However, these lists have limited use for students who are less than topnotch. These students rather need “worst-colleges lists” that help them to keep away from really bad colleges, but there aren’t usually many such lists. Some such lists that appear are only “best colleges” lists turned upside down. Apparently, worst-colleges lists are a little more difficult to prepare than best-colleges lists, as they need even more painstaking analysis and a greater sense of fairness. In the end, comparison between institutions on various criteria will still remain quite subjective.
For, who is to say whether a high-tuition college with an average graduation rate is better or worse than a college with medium-range tuition but an even lower graduation rate? Is a nonselective college that charges low fees but hasn’t tasted much success with its graduation rate better or worse than an institution with a high graduation rate but charges such high fees that students go out with huge debts? Is a college that has only low tuition but scores low in every other indicator even worth a second look?
A worst-colleges list would be particularly useful for high-school and graduate students who can’t hope to enter the best colleges or even institutions rated “good.” Of course, they too have their favorite-colleges list, but that’s just a wish list. The practical-minded among them keep a list of “safety colleges,” where they have a chance.
For such students, it is crucial to keep their “safe choices” free of bad colleges. At least some of these colleges are “drop-out factories” running high-tuition programs that don’t get them even reasonably-paying jobs but saddle them with huge loans. Because of a lack of awareness, many students unknowingly include colleges and universities with low ROIs in their “safe choices” list, which could spell disaster for their future.
But lists of bad colleges do exist. An analysis by policy analyst Ben Miller in Washington Monthly classifies “bad colleges” into four lists, based on four different sets of criteria. Two of these sets of criteria are particularly useful.
In the first list, a “high net price” (that is, tuition minus scholarships/grants), high average student debt, high student-loan-default rate, and low graduation rate are given equal weight. Both private for-profit or private non-profit institutions find place in the list but not public universities. In the second list, a low graduation rate is given more weight than other indicators. Again, no public college appears in the list that has a majority of for-profit private institutions.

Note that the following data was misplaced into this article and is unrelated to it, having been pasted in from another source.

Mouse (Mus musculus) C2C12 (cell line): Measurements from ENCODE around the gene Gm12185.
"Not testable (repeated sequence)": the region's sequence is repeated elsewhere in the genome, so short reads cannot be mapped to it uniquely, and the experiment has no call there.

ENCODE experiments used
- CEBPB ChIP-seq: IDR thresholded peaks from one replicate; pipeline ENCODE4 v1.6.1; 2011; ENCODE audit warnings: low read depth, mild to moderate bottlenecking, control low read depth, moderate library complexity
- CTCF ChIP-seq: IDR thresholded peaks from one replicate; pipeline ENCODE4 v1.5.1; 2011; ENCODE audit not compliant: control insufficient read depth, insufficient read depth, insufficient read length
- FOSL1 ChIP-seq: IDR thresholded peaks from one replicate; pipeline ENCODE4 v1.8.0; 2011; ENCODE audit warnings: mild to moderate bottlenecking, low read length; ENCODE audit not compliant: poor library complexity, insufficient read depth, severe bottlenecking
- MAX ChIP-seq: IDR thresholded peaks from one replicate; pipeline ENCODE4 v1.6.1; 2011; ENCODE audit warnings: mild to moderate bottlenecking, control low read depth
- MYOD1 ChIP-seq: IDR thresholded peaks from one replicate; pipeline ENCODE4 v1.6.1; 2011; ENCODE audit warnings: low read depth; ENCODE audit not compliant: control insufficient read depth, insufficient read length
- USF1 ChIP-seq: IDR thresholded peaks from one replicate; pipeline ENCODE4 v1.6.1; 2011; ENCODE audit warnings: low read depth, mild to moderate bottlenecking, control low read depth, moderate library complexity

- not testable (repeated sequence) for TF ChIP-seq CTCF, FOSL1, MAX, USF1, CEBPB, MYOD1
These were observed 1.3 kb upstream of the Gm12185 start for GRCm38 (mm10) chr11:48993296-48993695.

The third list names colleges that have the highest student-loan-defaulter rates and percentage of graduates from among full-time students, and the fourth list takes into account the graduation rate for minority students and the net price charged to low-income students.
“Best-Value Colleges” lists can be used to spot not only the top colleges that give the best ROI but also good colleges whose ROIs are a little lower than those of the best. For example, Forbes’ third annual America’s Best-Value Colleges ranking of 300 colleges helps students evaluate the likely ROI from indicators such as the net price (tuition), net debt, alumni earnings, timely graduation, school quality, and access to low-income students.
The list puts the University of California, LA; the University of California, Berkeley; and the University of California, Irvine, at number one, two, and fourth positions. Harvard, Stanford, and Princeton universities are at sixth, seventh, and eighth places, respectively. Yale is at 14th. At the bottom of the list are the Northern Arizona University; St. John’s College, Santa Fe; and the University of Massachusetts Boston. Remember that they still find place in the best-value list and are certainly not “bad colleges.”
Owlcation, an online education magazine features “the worst” universities and colleges in the US using data from Fortune, US News, College Factual, College Scorecard, Rate My Professor, Wikipedia, Business Insider, and The Street. Its article on the topic, updated in July 2018, warns students seeking college admission against going by one or two criteria to decide whether a college is good or bad.